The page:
Participants scored higher on neuroticism & lower on extraversion when they were sadExcept in extreme cases of illness or trauma, we usually expect each other's personalities to remain stable through life. Indeed, central to the definition of personality is that it describes pervasive tendencies in a person's behaviour and ways of relating to the world. However, a new study highlights the reality - your personality is swayed by your current mood, especially when you're feeling down.Jan […]

July 16, 2014

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8:06 AM | What does it feel like to be depressed?
We're used to reading about depression as a checklist of symptoms. These lists have their uses, but arguably they miss the human story of what depression truly feels like. Now the psychologists Jonathan Smith and John Rhodes have published their analysis of the first-hand accounts of seven therapy clients, (three women and four men) about what it's like to be depressed for the first time. The participants had an average age of 44, and all had been referred for therapy in London.The first theme […]

July 15, 2014

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7:45 AM | It's possible to "forget" unwanted habits
New research shows that we can weaken and even undo practised habits by deliberately deciding to forget them.Gesine Dreisbach and Karl-Heinz Bäuml from Regensburg University first instilled new habits in their participants by presenting them with German words and training them over many trials to make the same response to each word - a left-handed key-press for half of them, a right-hand response for the remainder.Later, participants had to categorise the same words by gender, with […]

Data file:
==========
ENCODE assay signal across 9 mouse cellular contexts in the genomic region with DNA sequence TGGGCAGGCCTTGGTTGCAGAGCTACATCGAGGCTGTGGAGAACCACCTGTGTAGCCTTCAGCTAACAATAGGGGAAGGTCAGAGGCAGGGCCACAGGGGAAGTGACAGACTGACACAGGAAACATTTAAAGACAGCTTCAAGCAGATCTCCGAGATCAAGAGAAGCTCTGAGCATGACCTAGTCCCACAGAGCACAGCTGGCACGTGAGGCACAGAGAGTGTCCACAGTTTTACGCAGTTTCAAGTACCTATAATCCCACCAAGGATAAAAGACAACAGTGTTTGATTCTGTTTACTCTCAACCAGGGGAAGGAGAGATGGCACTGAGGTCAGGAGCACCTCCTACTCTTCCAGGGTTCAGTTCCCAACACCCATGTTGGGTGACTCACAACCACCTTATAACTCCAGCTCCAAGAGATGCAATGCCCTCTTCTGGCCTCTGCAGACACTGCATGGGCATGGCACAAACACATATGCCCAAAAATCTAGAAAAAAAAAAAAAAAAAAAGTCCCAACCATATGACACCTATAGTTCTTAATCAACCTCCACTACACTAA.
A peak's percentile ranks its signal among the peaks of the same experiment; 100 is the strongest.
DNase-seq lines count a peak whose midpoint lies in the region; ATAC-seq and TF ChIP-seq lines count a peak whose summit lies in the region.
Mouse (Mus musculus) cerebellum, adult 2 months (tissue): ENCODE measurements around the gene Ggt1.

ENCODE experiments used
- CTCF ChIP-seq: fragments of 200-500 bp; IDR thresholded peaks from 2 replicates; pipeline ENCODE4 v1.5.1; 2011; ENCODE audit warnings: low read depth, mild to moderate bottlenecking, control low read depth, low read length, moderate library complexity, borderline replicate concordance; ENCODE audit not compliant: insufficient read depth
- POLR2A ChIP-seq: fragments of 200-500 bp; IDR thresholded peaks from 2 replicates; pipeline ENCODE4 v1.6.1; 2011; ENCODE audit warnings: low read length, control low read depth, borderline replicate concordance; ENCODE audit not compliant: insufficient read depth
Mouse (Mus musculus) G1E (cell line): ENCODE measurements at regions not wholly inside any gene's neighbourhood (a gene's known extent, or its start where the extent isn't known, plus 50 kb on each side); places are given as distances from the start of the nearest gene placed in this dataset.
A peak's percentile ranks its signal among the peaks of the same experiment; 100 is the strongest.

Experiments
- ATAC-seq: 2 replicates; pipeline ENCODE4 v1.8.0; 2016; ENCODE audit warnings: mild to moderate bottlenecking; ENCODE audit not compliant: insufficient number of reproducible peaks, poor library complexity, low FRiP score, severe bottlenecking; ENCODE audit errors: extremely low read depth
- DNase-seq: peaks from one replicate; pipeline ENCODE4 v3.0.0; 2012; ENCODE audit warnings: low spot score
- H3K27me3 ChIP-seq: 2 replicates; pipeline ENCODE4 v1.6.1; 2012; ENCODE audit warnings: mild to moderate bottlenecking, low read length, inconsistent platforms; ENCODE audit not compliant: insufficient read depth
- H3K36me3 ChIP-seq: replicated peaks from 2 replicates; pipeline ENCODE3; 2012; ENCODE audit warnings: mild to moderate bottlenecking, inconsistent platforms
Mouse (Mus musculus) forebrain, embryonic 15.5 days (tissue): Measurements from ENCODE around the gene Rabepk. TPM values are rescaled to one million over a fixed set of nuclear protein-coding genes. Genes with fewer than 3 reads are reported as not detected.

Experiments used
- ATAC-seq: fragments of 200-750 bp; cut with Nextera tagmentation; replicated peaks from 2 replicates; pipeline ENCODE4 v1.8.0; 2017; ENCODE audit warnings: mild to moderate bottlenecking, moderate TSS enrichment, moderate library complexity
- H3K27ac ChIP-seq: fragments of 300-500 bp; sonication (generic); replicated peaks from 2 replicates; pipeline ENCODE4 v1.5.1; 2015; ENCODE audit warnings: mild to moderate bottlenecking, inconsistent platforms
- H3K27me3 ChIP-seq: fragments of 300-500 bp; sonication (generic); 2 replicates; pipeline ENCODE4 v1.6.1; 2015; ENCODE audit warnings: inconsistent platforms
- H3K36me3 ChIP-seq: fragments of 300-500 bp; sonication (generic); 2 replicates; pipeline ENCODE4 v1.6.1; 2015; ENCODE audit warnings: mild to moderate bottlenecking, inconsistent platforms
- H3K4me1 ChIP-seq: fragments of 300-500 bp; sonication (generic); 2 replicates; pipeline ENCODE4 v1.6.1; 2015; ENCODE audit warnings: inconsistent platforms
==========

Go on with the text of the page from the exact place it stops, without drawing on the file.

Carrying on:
Dreisbach, G. & Bauml, K. (2014). Don't Do It Again! Directed Forgetting of Habits, Psychological Science, 25 (6) 1242-1248. DOI: 10.1177/0956797614526063

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July 14, 2014

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8:29 AM | Young men and women have very different attitudes towards touch in cross-sex friendships
Friendships between heterosexual men and women can be tricky to navigate, especially when it comes to tactile contact. Is that touch on the arm a gesture of platonic care and affection? Or an unwanted signal of sexual interest? A new survey by US researchers shows the situation is complicated by the contrasting attitudes of young men and women towards touch in cross-sex friendships.Michael Miller and his team quizzed 276 undergrads at an Eastern US University, including 128 women*. The […]

MILLER, M., DENES, A., DIAZ, B. & RANJIT, Y. (2014). Touch attitudes in cross-sex friendships: We're just friends, Personal Relationships, 21 (2) 309-323. DOI: 10.1111/pere.12033

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July 12, 2014

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8:00 AM | Link feast
Our pick of the best psychology and neuroscience links from the past week:Why sports psychologists couldn't save Brazil's World Cup hopesAngela Patmore argues that the Brazilian team were given flawed advice - they were encouraged to relax, rather than trained to increase their mental resilience.Open message to the European Commission concerning the Human Brain ProjectNearly 600 neuroscientists have signed an open letter criticising the European Commission's ambitious €1 Billion Human […]

July 11, 2014

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8:20 AM | Adults, like children, have a tendency to think vision is more informative than it is
Among the cute mistakes that children make, one is to overestimate how much information they can garner through vision. For instance, asked to judge whether they can tell apart two identical-looking, but differently weighted (or different sounding) objects, simply by looking at them, five-year-olds tend to say Yes. Now an intriguing new paper suggests this is an error that we adults fail to completely outgrow.In the second and more persuasive of their experiments, Jessica Wang and her […]